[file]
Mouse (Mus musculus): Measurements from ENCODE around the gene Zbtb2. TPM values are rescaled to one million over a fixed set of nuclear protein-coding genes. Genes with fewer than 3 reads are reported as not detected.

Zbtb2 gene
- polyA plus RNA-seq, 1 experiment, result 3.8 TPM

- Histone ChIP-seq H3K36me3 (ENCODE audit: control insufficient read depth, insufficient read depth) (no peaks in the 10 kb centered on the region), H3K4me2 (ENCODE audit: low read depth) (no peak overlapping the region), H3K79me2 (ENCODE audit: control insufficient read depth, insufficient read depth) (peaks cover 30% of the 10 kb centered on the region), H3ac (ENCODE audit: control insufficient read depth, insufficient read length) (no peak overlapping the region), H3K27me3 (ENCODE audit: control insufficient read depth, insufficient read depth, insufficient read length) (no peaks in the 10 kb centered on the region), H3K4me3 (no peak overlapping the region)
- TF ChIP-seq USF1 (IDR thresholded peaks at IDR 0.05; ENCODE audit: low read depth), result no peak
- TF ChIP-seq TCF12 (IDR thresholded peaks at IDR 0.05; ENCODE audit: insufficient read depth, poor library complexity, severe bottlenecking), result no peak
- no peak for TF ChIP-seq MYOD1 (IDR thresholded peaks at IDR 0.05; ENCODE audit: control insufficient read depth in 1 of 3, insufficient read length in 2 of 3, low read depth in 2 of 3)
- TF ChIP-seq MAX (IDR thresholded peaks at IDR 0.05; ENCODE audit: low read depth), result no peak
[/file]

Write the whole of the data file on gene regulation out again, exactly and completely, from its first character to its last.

Mouse (Mus musculus): Measurements from ENCODE around the gene Zbtb2. TPM values are rescaled to one million over a fixed set of nuclear protein-coding genes. Genes with fewer than 3 reads are reported as not detected.

Zbtb2 gene
- polyA plus RNA-seq, 1 experiment, result 3.8 TPM

- Histone ChIP-seq H3K36me3 (ENCODE audit: control insufficient read depth, insufficient read depth) (no peaks in the 10 kb centered on the region), H3K4me2 (ENCODE audit: low read depth) (no peak overlapping the region), H3K79me2 (ENCODE audit: control insufficient read depth, insufficient read depth) (peaks cover 30% of the 10 kb centered on the region), H3ac (ENCODE audit: control insufficient read depth, insufficient read length) (no peak overlapping the region), H3K27me3 (ENCODE audit: control insufficient read depth, insufficient read depth, insufficient read length) (no peaks in the 10 kb centered on the region), H3K4me3 (no peak overlapping the region)
- TF ChIP-seq USF1 (IDR thresholded peaks at IDR 0.05; ENCODE audit: low read depth), result no peak
- TF ChIP-seq TCF12 (IDR thresholded peaks at IDR 0.05; ENCODE audit: insufficient read depth, poor library complexity, severe bottlenecking), result no peak
- no peak for TF ChIP-seq MYOD1 (IDR thresholded peaks at IDR 0.05; ENCODE audit: control insufficient read depth in 1 of 3, insufficient read length in 2 of 3, low read depth in 2 of 3)
- TF ChIP-seq MAX (IDR thresholded peaks at IDR 0.05; ENCODE audit: low read depth), result no peak